Northrop Grumman installs new joule-class laser at Lawrence Livermore National Laboratory

Feb. 26, 2015
The new joule-class laser will be a key component of LLNL's high-repetition-rate advanced petawatt laser system (HAPLS).

Northrop Grumman Cutting Edge Optronics (CEO; St. Charles, MO) has installed and commissioned its new joule-class Gigashot-HETM diode-pumped solid-state (DPSS) laser system at Lawrence Livermore National Laboratory (LLNL; Livermore, CA). The laser will be used as a key component of LLNL's high-repetition-rate advanced petawatt laser system (HAPLS).

The HAPLS laser system is destined for the European Union's Extreme Light Infrastructure (ELI) Beamlines high-intensity laser-science facility currently under construction in the Czech Republic. The injection-seeded, diode-pumped Gigashot-HE laser outputs 2 J of 532 nm energy in each sub-10 ns pulse at 10 Hz with a near-field flat-top beam profile, making it an ideal pump source for one of HAPLS high energy Ti:Sapphire amplifier stages.

10 Hz repetition rate

HAPLS is designed to generate 30 J pulses with a pulse duration shorter than 30 fs, delivering a peak power greater than 1 petawatt (PW) at a repetition rate of 10 Hz. This very high repetition rate is a major advance, says CEO, considering that current petawatt laser systems fire a maximum of once per second.

Generation of high-brightness x-rays and acceleration of charged particles are a few examples of the many uses of such ultrashort, high energy pulses. HAPLS will enable new science discoveries in physics, chemistry, biochemistry, and medicine at the ELI Beamlines facility. ELI Beamlines will ultimately be a users' facility, where the variety and number of planned experiments will require fully automated, reliable, and low-maintenance laser operation, which is made possible through the HAPLS' use of all-diode-pumped laser technology, says CEO.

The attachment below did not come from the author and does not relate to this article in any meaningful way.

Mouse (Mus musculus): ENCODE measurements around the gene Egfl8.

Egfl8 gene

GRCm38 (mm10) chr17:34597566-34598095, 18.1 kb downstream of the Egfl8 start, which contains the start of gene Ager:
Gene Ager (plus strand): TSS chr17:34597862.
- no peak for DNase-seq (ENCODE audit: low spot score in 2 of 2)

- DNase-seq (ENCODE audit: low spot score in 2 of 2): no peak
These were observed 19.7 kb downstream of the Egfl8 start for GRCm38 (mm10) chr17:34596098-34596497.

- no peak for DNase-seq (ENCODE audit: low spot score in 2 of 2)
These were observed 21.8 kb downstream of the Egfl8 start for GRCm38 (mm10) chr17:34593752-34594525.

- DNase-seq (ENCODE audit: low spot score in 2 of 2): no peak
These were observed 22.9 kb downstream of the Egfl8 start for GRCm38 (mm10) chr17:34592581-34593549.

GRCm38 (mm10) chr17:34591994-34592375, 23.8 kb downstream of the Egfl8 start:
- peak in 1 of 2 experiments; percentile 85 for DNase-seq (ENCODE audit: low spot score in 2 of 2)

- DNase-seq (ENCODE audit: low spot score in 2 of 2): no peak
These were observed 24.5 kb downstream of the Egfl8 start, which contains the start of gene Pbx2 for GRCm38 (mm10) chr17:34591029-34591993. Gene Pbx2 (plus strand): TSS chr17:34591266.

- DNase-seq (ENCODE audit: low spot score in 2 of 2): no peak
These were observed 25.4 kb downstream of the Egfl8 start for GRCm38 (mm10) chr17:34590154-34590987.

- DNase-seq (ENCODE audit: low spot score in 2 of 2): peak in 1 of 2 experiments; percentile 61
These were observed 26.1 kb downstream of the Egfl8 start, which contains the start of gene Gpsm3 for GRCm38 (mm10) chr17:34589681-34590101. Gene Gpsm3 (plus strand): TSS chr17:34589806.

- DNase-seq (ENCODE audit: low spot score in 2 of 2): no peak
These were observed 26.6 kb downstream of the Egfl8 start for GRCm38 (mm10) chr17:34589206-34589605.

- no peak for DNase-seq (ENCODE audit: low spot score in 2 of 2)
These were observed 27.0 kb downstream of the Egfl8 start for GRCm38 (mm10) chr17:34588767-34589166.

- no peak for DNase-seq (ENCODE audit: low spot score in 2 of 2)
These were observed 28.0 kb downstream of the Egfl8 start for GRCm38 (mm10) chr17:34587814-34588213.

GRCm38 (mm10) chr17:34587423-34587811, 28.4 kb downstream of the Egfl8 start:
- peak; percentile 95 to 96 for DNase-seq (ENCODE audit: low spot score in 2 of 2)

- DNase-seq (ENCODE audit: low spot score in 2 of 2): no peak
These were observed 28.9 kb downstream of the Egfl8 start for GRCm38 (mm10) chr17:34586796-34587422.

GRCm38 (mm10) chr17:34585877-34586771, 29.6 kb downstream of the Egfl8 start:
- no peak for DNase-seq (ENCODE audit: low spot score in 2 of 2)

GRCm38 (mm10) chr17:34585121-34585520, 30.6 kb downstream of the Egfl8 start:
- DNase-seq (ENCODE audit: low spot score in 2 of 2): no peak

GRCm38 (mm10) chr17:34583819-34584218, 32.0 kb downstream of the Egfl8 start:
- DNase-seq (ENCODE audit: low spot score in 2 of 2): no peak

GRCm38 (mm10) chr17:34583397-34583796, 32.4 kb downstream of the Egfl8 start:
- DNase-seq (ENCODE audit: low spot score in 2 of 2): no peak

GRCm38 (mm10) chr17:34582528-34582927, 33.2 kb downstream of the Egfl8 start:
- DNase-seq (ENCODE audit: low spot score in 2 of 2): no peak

More than 10 billion shots

The Gigashot-HE consists of four PowerPULSE laser modules: one oscillator, one pre-amplifier, and two power amplifiers, using radially side-pumped Nd:YAG rods ranging in diameter from 3 to 18 mm. Each laser module is pulse-pumped by laser-diode arrays manufactured on-site at CEO's Missouri facility. The arrays have an expected lifetime in excess of 10 billion shots, which equates to more than 30 years of continuous operation at 10 Hz.


About the Author

John Wallace | Senior Technical Editor (1998-2022)

John Wallace was with Laser Focus World for nearly 25 years, retiring in late June 2022. He obtained a bachelor's degree in mechanical engineering and physics at Rutgers University and a master's in optical engineering at the University of Rochester. Before becoming an editor, John worked as an engineer at RCA, Exxon, Eastman Kodak, and GCA Corporation.

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